PCMI 2022 Post 1

Haha, I was going to write PCMI 2022 Day 1, but I know I absolutely wouldn’t be able to keep up blogging every day. It’s 8:22pm, and I’m just getting back to my room after leaving it at 7:15am, and golly gee, I’m spent. For those not in the know, PCMI stands for Park City Math Institute and it’s a 3 week summer professional development, and the teacher program is called TLP (Teacher Leadership Program). The information for the teacher program is here, and the constantly updating webpage with the materials we’re using this year is here. I did it two times in the past, in 2010 and 2011, and both were transformative for my teaching, and allowed me to meet and make some amazing math teacher friends around the country! So if you haven’t heard of it, and you want a recommendation from someone who is super critical about most professional development, this is me saying that it’s worth it.

One of the things that happened in the pandemic is that I stopped truly engaging online with other math teachers. Partly, was drowning with trying to figure out how to teach in a totally new way (remote and hybrid), partly I recognized there was no real way for me to teach effectively and I was constantly comparing my teaching to what I had done in the past, and partly my soul was crushed. It was hard to go online and see all the positivity and innovative things that people were implementing when I was just barely keeping my head above water. So I just stopped engaging by blogging which was my form of reflecting (what, a blogpost about how I started doing a bit more lecturing and became less engaging while teaching online? how depressing)… and stopped reading other math teacher tweets.

I’m hoping at PCMI to start blogging again here and there, even if each blogpost is just a mishmash of stuff. I even started engaging with some math teachers again online, and it reminded me why the online math teacher community can be so powerful and why I loved it so much. Here’s an example… one of my two working groups is on how to 3D print. My school has 3D printers. But I have never had any great ideas about how to use them in my classes (except for calculus, which I haven’t taught for a while, but I see lots of connections there). So in my working group, I was learning the basics of tinkercad (which is how you can create basic 3D things to print). But I realized as I was learning the tool, I didn’t know what the motivation was for learning it. In Geometry/Algebra 2/Precalculus, what is a concept that students learn where 3D printing would actually enhance student learning of mathematics — like they would understand the concept better because they learned to 3D print it? And so I threw the question out on twitter:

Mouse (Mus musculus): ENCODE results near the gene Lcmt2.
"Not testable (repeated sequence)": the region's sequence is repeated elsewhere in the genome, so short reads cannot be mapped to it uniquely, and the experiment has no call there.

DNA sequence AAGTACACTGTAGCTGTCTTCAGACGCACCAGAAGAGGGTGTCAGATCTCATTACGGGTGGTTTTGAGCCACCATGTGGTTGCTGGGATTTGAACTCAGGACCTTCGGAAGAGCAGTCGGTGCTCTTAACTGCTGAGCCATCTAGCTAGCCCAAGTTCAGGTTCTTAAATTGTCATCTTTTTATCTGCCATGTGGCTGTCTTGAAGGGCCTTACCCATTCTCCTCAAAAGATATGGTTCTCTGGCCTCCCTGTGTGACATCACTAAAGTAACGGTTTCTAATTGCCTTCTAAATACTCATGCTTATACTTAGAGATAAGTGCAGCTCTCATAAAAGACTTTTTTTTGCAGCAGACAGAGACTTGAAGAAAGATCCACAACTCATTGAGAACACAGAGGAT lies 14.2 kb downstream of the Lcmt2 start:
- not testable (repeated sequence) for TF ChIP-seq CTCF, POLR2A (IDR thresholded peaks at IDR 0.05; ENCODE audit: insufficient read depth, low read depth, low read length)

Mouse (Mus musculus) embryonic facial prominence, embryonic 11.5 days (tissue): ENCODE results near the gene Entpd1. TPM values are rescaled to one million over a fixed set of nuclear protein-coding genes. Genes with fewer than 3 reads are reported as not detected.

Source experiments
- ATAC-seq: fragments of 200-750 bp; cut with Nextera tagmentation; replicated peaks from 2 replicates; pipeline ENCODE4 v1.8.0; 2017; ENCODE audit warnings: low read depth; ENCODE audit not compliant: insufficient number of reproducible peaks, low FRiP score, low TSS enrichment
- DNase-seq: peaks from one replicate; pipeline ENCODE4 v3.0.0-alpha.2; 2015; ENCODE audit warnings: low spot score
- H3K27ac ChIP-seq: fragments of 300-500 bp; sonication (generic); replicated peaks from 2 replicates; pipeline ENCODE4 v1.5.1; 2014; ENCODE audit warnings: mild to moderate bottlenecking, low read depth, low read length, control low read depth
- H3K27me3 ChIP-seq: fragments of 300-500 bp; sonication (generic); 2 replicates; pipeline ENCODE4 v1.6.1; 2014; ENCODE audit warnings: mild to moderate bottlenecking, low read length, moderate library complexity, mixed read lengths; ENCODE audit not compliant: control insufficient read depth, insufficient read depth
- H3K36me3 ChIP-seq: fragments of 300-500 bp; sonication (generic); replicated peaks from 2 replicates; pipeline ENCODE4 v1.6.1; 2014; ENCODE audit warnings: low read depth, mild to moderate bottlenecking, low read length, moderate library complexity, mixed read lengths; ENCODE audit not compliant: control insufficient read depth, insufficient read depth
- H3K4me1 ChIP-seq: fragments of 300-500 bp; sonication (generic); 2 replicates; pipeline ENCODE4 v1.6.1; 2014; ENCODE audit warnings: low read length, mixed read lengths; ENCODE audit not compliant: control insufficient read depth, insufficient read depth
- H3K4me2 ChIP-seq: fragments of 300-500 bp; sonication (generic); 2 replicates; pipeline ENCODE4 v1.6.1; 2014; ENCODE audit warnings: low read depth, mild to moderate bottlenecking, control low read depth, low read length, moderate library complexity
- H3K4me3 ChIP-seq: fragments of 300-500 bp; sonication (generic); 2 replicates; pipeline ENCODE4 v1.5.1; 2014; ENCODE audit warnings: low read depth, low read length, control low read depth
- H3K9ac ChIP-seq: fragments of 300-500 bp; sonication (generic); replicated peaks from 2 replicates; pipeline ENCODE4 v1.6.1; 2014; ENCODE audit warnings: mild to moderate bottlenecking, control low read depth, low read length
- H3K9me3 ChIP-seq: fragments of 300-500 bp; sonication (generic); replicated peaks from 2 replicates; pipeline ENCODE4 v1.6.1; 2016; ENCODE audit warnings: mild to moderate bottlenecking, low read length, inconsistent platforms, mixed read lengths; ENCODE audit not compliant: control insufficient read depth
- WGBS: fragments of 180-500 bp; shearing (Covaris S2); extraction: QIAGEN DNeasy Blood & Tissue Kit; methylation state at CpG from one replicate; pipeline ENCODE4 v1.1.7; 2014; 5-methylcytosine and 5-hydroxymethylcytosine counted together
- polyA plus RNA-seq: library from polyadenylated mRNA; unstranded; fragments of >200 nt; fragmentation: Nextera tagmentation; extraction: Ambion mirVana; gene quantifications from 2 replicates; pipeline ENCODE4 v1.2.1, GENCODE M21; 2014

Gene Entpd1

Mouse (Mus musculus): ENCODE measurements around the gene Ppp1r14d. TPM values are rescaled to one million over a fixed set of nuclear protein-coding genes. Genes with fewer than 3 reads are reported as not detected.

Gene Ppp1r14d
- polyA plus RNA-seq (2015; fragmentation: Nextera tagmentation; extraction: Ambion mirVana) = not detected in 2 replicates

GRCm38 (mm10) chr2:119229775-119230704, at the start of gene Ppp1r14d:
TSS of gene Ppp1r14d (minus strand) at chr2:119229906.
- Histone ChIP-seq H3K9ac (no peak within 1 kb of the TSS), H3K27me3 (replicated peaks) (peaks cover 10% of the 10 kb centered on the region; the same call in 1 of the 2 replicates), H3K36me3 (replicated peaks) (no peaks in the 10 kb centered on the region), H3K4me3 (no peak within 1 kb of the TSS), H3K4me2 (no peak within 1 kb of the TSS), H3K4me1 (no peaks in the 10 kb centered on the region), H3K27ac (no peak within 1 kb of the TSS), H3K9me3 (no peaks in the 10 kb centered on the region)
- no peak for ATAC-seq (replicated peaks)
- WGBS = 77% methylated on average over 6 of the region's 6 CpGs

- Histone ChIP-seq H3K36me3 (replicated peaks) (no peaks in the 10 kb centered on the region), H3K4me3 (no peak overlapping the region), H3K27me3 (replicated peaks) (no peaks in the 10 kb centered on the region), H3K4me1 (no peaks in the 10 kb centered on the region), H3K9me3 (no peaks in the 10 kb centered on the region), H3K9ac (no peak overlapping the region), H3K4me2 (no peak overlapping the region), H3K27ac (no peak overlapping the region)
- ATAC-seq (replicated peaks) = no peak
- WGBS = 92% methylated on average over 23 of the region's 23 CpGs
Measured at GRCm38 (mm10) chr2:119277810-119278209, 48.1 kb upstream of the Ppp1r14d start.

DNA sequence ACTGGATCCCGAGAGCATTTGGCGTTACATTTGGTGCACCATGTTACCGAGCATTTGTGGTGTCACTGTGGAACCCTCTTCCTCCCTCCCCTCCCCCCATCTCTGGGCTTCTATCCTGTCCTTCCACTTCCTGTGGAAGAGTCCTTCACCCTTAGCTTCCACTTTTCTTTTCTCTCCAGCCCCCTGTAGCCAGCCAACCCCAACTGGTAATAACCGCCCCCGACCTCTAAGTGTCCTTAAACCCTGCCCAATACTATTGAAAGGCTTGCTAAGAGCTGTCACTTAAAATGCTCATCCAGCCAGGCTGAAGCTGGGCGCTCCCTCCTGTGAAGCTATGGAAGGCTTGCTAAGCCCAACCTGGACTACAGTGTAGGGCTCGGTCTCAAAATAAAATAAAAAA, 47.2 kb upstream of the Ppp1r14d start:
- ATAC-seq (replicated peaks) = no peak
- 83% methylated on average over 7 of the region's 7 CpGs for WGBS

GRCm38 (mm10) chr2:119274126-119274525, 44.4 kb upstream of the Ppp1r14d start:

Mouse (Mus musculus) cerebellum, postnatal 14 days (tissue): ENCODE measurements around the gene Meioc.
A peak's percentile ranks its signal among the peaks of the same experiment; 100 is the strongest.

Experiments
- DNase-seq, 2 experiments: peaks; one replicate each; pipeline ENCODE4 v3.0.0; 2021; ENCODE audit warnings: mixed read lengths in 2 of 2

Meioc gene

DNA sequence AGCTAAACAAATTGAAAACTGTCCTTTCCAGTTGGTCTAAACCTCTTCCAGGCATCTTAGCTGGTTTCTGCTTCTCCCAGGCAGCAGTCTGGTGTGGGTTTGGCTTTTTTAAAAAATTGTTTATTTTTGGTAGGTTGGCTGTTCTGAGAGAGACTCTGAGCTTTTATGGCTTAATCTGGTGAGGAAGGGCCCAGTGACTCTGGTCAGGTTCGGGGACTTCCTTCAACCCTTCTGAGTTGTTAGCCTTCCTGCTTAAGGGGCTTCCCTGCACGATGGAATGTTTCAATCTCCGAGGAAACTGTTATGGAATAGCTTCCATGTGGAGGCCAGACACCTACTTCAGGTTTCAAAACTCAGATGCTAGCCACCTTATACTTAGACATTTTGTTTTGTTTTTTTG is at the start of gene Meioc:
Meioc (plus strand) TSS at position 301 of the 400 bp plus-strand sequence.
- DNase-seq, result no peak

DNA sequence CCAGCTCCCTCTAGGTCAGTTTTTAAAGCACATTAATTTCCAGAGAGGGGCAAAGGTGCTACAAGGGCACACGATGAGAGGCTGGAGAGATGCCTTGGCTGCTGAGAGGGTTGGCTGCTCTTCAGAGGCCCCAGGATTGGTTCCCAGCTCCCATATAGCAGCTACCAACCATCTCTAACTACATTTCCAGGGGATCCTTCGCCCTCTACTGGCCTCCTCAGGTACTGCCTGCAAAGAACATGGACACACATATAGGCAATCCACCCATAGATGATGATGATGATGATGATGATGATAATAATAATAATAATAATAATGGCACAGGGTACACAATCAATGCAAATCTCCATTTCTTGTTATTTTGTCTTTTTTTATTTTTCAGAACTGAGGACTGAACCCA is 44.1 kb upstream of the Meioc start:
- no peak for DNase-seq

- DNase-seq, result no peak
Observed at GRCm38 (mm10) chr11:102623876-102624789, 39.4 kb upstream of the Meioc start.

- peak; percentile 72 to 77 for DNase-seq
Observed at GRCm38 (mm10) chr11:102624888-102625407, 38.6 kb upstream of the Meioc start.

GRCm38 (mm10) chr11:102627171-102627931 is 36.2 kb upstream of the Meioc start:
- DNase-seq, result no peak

It was amazing to see people reply! And share links, and ideas! I haven’t yet gotten to look through all of them, but it seems to me like there are probably two or three classes of things: (a) things that kids will make and be proud of and appreciate but didn’t actually enhance their understanding of the math (but would bring them math joy), (b) manipulatives or demonstration thingies that a teacher can make to illustrate or play with ideas (but the making of the manipulatives wouldn’t be so powerful), and (c) the thing where the actual building of the 3D model develops and enhances a kid’s sense of an underlying mathematical concept or idea (where the time spent doing the building is actually worth the payoff in understanding, rather than just using pre-created manipulatives).

So that was fun to re-engage with twitter! And when we saw that Eli Luberoff (founder of Desmos) was coming, it was fun to be able to tweet him to say everyone seemed excited!!!

I also really enjoyed starting to get to know the teachers here in person. I was actually pretty nervous about coming because I honestly think I’m going to just be alone and no one is going to want to hang out with me. But of course that’s never true, but it doesn’t make that fear any less real! (I grew up with no friends when I was younger, so I think that has just scarred me in this respect!) And to find people who want to share groan-worthy math jokes they make in their classroom while we’re eating dinner, or to talk about why someone took the leap to go from 20 year veteran classroom teacher to principal over our breakfast oatmeal, or (fill in any number of conversations here), reminded me how much I love hanging out with math teachers and geeking out.